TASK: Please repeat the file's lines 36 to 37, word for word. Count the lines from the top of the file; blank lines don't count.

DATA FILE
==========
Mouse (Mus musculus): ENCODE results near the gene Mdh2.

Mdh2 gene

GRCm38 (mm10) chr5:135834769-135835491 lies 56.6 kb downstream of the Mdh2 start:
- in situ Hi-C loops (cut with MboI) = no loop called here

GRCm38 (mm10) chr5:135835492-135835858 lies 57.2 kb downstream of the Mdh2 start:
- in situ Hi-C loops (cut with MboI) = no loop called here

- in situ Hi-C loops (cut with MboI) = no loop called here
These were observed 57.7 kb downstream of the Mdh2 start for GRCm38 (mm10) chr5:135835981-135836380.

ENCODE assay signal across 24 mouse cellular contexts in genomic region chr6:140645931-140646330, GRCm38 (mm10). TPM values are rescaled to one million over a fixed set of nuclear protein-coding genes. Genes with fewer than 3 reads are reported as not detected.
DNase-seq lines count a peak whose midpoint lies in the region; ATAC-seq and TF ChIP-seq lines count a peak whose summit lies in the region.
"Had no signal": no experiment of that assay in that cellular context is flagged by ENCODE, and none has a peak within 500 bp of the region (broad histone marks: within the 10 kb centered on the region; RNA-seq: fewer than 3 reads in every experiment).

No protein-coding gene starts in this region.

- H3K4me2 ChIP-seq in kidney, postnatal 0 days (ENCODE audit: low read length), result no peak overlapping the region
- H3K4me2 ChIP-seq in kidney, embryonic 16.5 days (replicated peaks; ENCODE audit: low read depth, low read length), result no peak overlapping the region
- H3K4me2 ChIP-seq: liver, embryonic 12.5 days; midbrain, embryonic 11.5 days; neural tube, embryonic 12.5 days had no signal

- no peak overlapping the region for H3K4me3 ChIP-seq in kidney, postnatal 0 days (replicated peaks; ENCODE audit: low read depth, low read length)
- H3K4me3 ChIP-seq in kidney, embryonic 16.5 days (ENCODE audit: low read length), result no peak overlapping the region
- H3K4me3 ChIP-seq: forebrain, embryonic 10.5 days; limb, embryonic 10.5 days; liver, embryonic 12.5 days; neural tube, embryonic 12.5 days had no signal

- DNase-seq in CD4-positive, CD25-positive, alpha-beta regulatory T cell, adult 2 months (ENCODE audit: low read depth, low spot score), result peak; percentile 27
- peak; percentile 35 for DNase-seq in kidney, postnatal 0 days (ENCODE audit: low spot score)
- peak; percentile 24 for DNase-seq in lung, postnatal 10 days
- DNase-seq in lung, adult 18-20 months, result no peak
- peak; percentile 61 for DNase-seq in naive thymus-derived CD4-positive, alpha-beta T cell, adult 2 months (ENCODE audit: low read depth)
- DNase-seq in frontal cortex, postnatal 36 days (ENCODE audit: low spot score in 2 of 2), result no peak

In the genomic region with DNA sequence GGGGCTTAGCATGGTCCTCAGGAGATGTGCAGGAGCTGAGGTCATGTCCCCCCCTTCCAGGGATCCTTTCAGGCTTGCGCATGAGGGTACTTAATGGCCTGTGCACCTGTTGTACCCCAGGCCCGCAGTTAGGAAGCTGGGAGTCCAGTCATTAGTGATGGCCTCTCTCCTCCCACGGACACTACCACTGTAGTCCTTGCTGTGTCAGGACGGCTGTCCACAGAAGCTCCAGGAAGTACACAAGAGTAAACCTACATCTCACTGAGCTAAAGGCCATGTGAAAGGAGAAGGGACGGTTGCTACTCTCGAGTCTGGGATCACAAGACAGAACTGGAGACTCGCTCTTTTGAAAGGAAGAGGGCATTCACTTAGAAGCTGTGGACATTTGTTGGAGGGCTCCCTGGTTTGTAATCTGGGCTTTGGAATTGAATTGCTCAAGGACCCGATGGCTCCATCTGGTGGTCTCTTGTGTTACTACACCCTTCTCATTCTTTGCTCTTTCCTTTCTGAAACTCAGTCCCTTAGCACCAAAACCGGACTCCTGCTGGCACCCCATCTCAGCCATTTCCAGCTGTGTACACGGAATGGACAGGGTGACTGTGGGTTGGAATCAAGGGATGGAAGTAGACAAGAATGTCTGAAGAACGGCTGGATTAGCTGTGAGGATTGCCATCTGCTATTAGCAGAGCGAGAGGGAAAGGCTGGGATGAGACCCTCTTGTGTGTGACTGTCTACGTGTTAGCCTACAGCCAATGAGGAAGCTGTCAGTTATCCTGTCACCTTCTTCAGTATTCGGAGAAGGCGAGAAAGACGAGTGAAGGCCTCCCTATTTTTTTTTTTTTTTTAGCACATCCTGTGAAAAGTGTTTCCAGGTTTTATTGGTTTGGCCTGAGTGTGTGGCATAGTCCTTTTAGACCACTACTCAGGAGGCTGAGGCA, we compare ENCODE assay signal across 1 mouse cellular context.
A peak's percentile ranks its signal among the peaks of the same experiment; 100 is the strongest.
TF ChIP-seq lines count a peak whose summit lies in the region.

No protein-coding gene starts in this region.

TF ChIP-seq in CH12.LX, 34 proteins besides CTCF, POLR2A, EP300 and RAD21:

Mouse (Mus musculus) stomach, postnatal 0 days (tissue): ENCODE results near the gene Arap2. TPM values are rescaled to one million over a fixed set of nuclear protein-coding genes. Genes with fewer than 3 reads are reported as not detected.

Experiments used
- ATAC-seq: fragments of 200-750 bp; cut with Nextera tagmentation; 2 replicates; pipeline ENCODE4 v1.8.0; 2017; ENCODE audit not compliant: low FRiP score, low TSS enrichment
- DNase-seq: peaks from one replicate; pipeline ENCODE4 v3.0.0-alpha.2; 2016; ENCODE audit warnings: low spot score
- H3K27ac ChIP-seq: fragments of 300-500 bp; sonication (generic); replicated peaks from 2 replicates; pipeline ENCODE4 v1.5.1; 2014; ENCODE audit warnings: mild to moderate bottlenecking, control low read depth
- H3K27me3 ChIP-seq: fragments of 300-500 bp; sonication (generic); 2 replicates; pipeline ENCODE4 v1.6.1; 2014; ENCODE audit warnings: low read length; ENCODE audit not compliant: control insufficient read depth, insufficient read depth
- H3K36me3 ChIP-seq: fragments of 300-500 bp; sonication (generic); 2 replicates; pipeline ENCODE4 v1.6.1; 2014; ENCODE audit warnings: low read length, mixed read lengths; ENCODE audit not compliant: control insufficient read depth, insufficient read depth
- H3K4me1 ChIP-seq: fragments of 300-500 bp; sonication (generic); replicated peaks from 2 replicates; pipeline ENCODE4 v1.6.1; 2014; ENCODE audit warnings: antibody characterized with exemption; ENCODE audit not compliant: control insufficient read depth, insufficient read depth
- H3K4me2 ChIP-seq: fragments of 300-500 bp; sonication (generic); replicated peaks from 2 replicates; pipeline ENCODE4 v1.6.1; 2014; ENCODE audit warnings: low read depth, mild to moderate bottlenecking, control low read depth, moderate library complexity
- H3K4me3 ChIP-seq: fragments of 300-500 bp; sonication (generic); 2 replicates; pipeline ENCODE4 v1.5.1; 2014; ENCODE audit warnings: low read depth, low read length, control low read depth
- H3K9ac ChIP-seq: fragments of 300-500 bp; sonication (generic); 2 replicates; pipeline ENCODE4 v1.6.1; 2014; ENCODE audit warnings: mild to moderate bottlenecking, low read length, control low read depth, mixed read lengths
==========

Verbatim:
- H3K36me3 ChIP-seq: fragments of 300-500 bp; sonication (generic); 2 replicates; pipeline ENCODE4 v1.6.1; 2014; ENCODE audit warnings: low read length, mixed read lengths; ENCODE audit not compliant: control insufficient read depth, insufficient read depth
- H3K4me1 ChIP-seq: fragments of 300-500 bp; sonication (generic); replicated peaks from 2 replicates; pipeline ENCODE4 v1.6.1; 2014; ENCODE audit warnings: antibody characterized with exemption; ENCODE audit not compliant: control insufficient read depth, insufficient read depth